Jim: Well, and what's so good with that, Kay, is you're equipping your daughter in that instance to succeed. You know, she's not doin' the comparison thing. She's living within her ability.

Kay: But it's countercultural, because—

Jim: It definitely is.

Kay: --the world says just the opposite.

Jim: Well, let …

Kay: Get ahead; get ahead. Be the best, best, best, best.

Jim: Right.

Kay: And "best" is another weird word—

Jim: Yeah.

Kay: --because what is "best?" Who came up with that one?" (Laughter) Because that one always moves.

Jim: Now I want to say as a sports dad though—

Kay: Yeah.

Jim: --goin' through Little League and all that, I was frustrated with no score. Everybody kept the score, you know. We were all up there. What's the score? Well, they don't keep score at this level, but it's 3 to 2. (Laughter)

Kay: Right.

Jim: I mean, that's really what goes on and so, there is a need for measurement—

Kay: Absolutely.

Jim: --'cause that's what tells us if we're achieving something.

Kay: You bet.

Jim: So, I want to make sure for all the other sports moms and dads out there who are going, you know, you—

Kay: And grades.

Jim: --got to have grades. You've got to—

Kay: Absolutely.

Jim: --and some schools have tried that without grades and you can end up in a disaster.

Kay: Right, so this has nothing to do, okay, I'm really glad you brought that up, because that has nothing to do with the measuring. It has nothing to do with the best and those kinds of things. Or let's throw social media in there. [It] has nothing to do with social media. It's our—

Jim: If it's right or wrong.

Kay: --it's our relationship with it--

Jim: Right.

Kay: --okay; it's what I do with it. If I had made being the best it, I'm gonna have a problem, because you never get there. There's always more.

Jim: Right.

Kay: When you get to the more, there's more to get. I had a friend who said, they had redone the landscaping at the front of their house and as soon as landscaping was done, the paint on the house did not look so great. Had to do that. Then as soon as the outside was painted, the inside didn't look so great. And in the midst of all of it, she started to realize, her mind was always on their house. It wasn't even on the people that were around her. And at the end of the day, she said, "I really didn't like it, because enough never was it. I could never get to it."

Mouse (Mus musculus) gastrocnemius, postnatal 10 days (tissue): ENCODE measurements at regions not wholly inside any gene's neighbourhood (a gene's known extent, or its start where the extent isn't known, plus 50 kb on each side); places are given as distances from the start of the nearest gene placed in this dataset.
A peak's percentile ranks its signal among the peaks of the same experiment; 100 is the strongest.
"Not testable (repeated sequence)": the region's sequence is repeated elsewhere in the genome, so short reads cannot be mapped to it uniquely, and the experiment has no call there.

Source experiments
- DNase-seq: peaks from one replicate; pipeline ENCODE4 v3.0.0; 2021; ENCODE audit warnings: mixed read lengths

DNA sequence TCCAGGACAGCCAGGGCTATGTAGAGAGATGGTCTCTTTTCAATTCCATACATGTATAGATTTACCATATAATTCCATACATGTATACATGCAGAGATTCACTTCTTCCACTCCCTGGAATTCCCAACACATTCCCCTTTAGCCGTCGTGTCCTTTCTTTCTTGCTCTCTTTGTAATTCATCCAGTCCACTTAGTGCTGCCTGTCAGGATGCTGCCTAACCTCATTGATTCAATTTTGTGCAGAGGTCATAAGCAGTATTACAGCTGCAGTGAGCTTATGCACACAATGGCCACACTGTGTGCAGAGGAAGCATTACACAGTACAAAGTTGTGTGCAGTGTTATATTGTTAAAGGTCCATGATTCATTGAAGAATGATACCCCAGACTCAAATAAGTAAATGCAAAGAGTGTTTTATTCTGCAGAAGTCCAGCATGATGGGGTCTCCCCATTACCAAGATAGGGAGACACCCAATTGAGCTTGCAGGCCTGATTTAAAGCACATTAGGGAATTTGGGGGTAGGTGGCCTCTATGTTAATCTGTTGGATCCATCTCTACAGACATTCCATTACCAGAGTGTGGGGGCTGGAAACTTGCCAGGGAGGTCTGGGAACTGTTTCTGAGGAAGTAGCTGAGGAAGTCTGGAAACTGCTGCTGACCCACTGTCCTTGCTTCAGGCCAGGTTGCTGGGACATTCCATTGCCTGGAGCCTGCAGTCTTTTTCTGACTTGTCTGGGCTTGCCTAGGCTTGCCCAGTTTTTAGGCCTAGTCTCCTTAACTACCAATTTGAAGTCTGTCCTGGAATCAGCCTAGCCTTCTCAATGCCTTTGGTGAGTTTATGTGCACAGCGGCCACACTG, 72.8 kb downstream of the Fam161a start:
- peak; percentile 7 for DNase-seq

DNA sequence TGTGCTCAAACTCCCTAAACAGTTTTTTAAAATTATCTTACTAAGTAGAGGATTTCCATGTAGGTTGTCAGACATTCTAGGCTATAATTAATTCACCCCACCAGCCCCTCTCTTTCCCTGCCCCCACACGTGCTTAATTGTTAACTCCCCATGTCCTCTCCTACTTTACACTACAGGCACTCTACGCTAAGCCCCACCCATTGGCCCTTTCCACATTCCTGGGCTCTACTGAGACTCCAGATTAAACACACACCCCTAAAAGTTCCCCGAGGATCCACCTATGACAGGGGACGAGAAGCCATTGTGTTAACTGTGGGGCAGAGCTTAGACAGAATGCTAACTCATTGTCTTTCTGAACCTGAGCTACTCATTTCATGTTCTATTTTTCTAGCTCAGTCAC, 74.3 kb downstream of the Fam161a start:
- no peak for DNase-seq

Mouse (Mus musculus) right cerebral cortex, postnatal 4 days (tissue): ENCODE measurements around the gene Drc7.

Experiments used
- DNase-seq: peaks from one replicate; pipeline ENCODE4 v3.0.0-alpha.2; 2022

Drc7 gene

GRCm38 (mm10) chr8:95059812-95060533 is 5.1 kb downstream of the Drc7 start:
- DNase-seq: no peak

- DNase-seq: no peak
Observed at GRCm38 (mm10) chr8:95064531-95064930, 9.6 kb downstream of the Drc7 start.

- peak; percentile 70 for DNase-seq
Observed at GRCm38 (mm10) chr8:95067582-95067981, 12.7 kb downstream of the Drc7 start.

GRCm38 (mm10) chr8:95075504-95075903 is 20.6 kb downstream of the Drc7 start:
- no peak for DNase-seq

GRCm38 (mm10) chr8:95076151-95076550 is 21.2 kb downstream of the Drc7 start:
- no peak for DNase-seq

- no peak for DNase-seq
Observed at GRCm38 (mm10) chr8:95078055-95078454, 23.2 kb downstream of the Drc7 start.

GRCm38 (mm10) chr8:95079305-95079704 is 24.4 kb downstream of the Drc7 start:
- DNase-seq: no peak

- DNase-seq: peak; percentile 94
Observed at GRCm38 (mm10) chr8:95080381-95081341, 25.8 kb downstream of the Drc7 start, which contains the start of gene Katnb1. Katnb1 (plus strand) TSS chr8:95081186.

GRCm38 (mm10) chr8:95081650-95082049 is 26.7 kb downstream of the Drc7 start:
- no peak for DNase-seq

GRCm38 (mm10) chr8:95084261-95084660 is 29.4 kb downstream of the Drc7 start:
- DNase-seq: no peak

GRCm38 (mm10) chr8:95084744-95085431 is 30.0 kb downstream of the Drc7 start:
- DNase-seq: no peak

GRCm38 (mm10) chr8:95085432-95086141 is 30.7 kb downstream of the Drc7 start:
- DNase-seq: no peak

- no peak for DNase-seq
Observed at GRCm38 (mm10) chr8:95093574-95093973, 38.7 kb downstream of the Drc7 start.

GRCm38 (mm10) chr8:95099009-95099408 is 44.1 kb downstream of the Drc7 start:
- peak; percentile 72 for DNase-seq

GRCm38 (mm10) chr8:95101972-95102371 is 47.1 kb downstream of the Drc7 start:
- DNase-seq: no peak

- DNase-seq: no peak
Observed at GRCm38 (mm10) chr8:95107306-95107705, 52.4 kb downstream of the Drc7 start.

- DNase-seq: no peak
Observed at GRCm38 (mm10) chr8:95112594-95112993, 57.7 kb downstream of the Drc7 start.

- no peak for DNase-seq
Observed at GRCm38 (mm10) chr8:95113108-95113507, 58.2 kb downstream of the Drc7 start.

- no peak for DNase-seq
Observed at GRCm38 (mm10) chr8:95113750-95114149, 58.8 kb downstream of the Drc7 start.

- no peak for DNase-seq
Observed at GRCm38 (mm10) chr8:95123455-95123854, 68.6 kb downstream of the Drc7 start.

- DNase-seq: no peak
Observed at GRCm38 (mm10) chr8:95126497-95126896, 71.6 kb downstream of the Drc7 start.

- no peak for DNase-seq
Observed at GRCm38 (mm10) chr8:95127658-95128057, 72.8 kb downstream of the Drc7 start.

And it's like these elusive things. It's not good landscaping. It's not the kitchen. It's not these kinds of things, but it's my relationship with it and how I let my mind think about it.

Jim: Well, and as I think about it with your daughter and that experience of being the setter and all that, you know, oftentimes we struggle attaching Scripture to modern-day life.

Kay: Right.

Jim: But it's there, right in Romans it says, "Rejoice with those who rejoice; weep with those who weep."

Kay: Right.

Jim: That's an application of that Scripture. That's—

Kay: Right.

Jim: --what it's telling you to do.

Kay: Like really doing it.

Jim: Yeah.

Kay: And it is one of those things that if He says, you know, "What's the greatest commandment? To love the Lord, your God with all your heart, soul and mine and love others, because it sums up all the law and the prophets," there's something in that.

Jim: Yeah.

Kay: And that's where the "I am happy for you" is, because as you sit on the sidelines and your son may or not be the quarterback, can you really be good with a kid that is the quarterback and the, you know, the National Merit finalist and the head of the student body and you know, fill in the blank, the scholarship here. It's hard to do that, to celebrate with them.

But if I cannot make it about me and possibly celebrate with that person, there's such an enormous area for ministry in that and it breathes life into everyone.

Jim: Absolutely, I had a (Laughing), you know, how your kids can teach you so much—

Kay: Yes.

Jim: --if your ears are open. So, I had a thing that I would say when the boys would slough off on their homework or not do the best they could do on a test or something. So, they'd come back with a grade that was far below what they could—

Kay: Right.

Jim:--have done and I'd say to my boys, "You know, you gotta think about this out in the future, because when you're older, you don't want to be a ditch digger." And blah, blah, blah and I'd go into my parental mantra. One day my oldest, Trent, look at me and just said, "Dad, what's wrong with being a ditch digger—

Kay: Yeah.

Jim: --if I love Jesus?" (Laughing) Oh, that was like, okay, yeah. Touché. (Laughter) That's fair. And so, I apologized to everyone who's digging ditches, which I did in high school and some college years. And you know, that's not a bad occupation, especially if you—

John: It's hard.

Jim: --love the Lord and it's hard work. But you gotta be careful about how you do that as a parent in terms of comparison, too, right?

Kay: Right, so it takes it from the best and adds a couple of letters, I R and makes it "their" best. And that's a big difference

John: I wonder, Kay, I mean, you've written a book, so you're an expert at this. (Laughter) Since you said these three little words—

Kay: That's funny.

John: --the four words actually.

Jim: Which is the proof that John—

Kay: I'm an expert--

Jim: --John said to me—

Kay: --I'm an expert comparer.

Jim: --yeah, John said to me when he's reading the book in the prep, we got together, he said, "That's four words."

John: I—

Kay: Thank you, John.

John: --really stumbled over that, but so, how has God taken this to you? I mean, I love the parenting aspects, but we're all walking with God as individuals.